Fields of Research (FoR)Computational logic and formal languages, Formal methods for software, Programming languages, Operating systems
I am an Australian computer engineer who pivoted to formal methods research after a 5-year early career stint (2008-2014) as an OS-level software developer with NICTA spin-out Open Kernel Labs, Inc. (including following its acquisition by General Dynamics). My long-term objective since 2014 has been to gain the skills, experience, and qualifications necessary to assist, conduct, and eventually lead groundbreaking research and development aimed...view more
I am an Australian computer engineer who pivoted to formal methods research after a 5-year early career stint (2008-2014) as an OS-level software developer with NICTA spin-out Open Kernel Labs, Inc. (including following its acquisition by General Dynamics). My long-term objective since 2014 has been to gain the skills, experience, and qualifications necessary to assist, conduct, and eventually lead groundbreaking research and development aimed at improving the trustworthiness and reliability of system-critical software.
To this end, in 2016 I completed a master's degree by coursework focused on computer security and formal methods. In 2020, I attained my doctorate for my dissertation on the application of interactive theorem proving to make feasible the verification of both information-flow security and its preservation by a compiler for concurrent programs that share memory both (1) between threads and (2) between security domains.
From 2020 to 2023 I was proud to work as a postdoctoral Research Fellow for the CS Security Research group of the University of Melbourne's School of Computing and Information Systems (CIS), in close collaboration with the Trustworthy Systems research group of UNSW Sydney's School of Computer Science and Engineering (CSE), my alma mater, aimed at the provable elimination of information leakage through timing channels (ARC DP190103743).
Since 2023 I have held the position of Senior Research Associate working with the Trustworthy Systems research group at UNSW Sydney's School of CSE and an Honorary (Fellow) position with the University of Melbourne's School of CIS.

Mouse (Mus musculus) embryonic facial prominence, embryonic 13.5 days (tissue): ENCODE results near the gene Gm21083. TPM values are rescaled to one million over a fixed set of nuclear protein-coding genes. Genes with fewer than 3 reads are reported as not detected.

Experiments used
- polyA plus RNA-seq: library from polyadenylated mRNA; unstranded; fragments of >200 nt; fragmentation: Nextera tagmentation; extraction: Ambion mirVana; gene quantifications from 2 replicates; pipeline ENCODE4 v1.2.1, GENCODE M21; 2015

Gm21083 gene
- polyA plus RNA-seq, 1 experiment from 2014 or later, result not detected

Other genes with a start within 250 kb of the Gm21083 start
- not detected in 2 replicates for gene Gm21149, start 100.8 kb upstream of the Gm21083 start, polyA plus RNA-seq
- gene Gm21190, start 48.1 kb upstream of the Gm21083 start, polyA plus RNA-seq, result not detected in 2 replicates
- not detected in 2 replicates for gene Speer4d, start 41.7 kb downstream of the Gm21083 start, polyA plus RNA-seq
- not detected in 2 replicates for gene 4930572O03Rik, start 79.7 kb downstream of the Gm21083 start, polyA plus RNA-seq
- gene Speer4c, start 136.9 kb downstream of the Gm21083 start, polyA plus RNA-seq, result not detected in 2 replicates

I am a trans nonbinary person and prefer Rob informally and they/them but otherwise don't care what pronouns you use for me.
- Doctor of Philosophy: Computer Science and Engineering (UNSW Sydney, November 2020)
- Master of Information Technology, with Excellence (UNSW Sydney, August 2016)
- Bachelor of Engineering: Computer Engineering, with Honours Class 1 (UNSW Sydney, May 2010)
- 2023: Distinguished Artifact Reviewer, OOPSLA External Review / Artifact Evaluation Committee (SPLASH 2023)
- 2021: Distinguished Artifact Reviewer, OOPSLA Artifact Evaluation Committee (SPLASH 2021)
- 2021: Co-recipient of the Australian Museum Eureka Prize for Outstanding Science in Safeguarding Australia (for research contributions to the Cross Domain Desktop Compositor)
- 2016-2020: CSIRO Data61 Research Project Award (PhD top-up scholarship)
My Research Activities
I research and develop formal methods, primarily for proving absences of information flow in systems for high-assurance use cases. In the past, my focus was on complications arising from concurrency and refinement to enable secure compilation; more recently, it has been on how to prove an OS enforces absences of information leaks through the microarchitecture. More broadly, I am interested in all applications of interactive theorem proving, as well as anything to do with the design and construction of software systems with formally proved functional-correctness and security properties at scale.
My Research Supervision
Areas of supervision
I am happy to co-supervise anybody who is interested in a pursuing a Higher Degree Research candidature on any of the topics in my area of research.
Please contact me by email, initially with no attachments (no CVs, transcripts, etc.) - let's discuss our research interests and your circumstances first. If you have a professional online presence, especially hosted or verified by any institutional websites (e.g. employer or university), public code repositories (e.g. GitHub) or publication databases (e.g. DBLP), please include any links to those.
- Pengbo Yan, PhD student (University of Melbourne): Development of formal methods to verify the obliviousness of probabilistic algorithms.
I co-lectured COMP4161 Advanced Topics in Software Verification in T3 2023.